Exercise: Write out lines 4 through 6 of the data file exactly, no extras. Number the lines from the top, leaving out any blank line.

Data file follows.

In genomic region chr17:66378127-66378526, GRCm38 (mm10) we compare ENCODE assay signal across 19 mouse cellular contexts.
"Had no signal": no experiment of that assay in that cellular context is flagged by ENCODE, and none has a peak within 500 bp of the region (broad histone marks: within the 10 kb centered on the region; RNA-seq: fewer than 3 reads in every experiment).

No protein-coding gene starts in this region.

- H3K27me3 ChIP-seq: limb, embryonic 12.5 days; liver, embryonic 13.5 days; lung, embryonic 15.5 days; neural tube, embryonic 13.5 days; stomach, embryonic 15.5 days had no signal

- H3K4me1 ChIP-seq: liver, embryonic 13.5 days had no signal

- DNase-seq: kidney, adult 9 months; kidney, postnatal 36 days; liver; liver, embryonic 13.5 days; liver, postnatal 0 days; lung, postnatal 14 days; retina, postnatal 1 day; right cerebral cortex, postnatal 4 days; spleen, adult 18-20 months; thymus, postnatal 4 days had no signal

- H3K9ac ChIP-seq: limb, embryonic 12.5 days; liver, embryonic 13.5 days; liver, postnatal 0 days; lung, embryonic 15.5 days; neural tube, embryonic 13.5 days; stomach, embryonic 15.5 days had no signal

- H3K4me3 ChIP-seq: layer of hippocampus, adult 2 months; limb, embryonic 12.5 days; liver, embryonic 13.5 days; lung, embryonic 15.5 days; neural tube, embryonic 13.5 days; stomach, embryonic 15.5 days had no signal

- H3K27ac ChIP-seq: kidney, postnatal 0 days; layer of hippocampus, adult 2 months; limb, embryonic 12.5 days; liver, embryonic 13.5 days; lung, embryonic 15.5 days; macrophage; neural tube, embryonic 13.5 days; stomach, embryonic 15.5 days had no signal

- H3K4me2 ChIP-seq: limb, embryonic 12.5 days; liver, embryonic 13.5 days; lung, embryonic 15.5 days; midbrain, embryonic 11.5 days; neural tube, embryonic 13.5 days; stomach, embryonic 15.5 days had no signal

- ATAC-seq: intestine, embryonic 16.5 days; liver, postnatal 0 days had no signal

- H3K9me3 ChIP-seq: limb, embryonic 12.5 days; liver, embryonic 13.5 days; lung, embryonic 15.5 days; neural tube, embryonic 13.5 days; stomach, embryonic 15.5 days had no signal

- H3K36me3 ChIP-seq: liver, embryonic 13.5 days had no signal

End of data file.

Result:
- H3K27me3 ChIP-seq: limb, embryonic 12.5 days; liver, embryonic 13.5 days; lung, embryonic 15.5 days; neural tube, embryonic 13.5 days; stomach, embryonic 15.5 days had no signal

- H3K4me1 ChIP-seq: liver, embryonic 13.5 days had no signal

- DNase-seq: kidney, adult 9 months; kidney, postnatal 36 days; liver; liver, embryonic 13.5 days; liver, postnatal 0 days; lung, postnatal 14 days; retina, postnatal 1 day; right cerebral cortex, postnatal 4 days; spleen, adult 18-20 months; thymus, postnatal 4 days had no signal